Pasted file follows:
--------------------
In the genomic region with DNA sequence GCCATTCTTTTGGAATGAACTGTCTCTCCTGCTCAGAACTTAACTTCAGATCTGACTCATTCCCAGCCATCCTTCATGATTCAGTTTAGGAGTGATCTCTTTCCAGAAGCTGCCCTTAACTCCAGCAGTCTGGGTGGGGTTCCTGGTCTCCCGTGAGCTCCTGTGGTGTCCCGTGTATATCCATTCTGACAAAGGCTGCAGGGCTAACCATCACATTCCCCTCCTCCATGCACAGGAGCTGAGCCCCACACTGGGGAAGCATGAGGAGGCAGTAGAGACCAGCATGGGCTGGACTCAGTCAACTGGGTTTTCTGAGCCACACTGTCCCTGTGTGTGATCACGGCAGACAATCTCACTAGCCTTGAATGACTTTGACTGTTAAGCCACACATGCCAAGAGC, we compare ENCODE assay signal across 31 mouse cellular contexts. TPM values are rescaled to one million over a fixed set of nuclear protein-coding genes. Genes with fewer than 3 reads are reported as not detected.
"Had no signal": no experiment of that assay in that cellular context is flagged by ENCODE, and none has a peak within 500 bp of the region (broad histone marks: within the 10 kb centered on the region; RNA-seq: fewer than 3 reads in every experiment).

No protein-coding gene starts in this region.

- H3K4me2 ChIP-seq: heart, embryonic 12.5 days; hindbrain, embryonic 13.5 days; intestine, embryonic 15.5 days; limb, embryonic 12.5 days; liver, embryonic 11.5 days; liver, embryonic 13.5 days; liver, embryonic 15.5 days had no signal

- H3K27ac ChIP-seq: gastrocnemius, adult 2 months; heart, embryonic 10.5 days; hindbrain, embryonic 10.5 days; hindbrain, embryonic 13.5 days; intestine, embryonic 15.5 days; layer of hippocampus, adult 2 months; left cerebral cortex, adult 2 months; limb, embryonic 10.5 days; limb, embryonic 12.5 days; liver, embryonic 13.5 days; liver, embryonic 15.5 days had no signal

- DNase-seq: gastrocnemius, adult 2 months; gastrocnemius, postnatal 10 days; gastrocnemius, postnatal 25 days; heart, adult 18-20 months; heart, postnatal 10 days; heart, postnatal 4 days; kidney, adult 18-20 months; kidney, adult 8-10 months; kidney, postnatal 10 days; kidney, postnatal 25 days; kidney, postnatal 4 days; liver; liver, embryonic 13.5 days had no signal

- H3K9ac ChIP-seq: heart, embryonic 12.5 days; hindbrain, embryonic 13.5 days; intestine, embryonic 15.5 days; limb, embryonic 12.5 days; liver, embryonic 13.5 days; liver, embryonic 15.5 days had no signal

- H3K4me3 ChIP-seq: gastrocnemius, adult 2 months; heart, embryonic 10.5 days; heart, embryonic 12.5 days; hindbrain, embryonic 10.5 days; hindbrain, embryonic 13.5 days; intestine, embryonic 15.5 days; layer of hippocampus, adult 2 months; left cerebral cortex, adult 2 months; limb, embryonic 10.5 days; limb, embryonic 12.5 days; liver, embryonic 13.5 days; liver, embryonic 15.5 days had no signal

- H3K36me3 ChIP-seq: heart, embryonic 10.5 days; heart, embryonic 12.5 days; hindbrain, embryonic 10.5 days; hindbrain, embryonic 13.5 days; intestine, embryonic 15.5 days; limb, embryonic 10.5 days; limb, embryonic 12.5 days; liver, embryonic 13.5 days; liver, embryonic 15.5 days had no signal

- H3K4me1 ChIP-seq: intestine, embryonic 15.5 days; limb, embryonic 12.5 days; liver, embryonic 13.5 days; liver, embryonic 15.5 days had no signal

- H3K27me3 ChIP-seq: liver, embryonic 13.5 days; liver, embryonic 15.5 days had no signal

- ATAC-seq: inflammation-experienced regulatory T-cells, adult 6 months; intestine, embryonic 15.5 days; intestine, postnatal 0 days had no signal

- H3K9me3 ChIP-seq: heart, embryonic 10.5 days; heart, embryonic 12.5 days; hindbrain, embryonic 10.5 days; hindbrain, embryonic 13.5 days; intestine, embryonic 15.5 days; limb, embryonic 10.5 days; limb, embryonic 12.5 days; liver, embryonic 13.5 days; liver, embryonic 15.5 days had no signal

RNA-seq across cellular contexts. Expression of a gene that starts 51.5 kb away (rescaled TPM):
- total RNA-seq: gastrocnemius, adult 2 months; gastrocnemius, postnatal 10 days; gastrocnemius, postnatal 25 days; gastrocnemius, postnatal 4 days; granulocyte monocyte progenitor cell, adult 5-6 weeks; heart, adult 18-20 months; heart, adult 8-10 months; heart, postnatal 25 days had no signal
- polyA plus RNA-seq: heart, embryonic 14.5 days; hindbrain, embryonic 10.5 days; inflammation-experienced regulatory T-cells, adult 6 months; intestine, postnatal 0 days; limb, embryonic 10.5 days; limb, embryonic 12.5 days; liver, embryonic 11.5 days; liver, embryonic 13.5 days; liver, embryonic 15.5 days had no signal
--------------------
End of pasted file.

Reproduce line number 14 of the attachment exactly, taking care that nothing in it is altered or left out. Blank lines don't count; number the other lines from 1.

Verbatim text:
RNA-seq across cellular contexts. Expression of a gene that starts 51.5 kb away (rescaled TPM):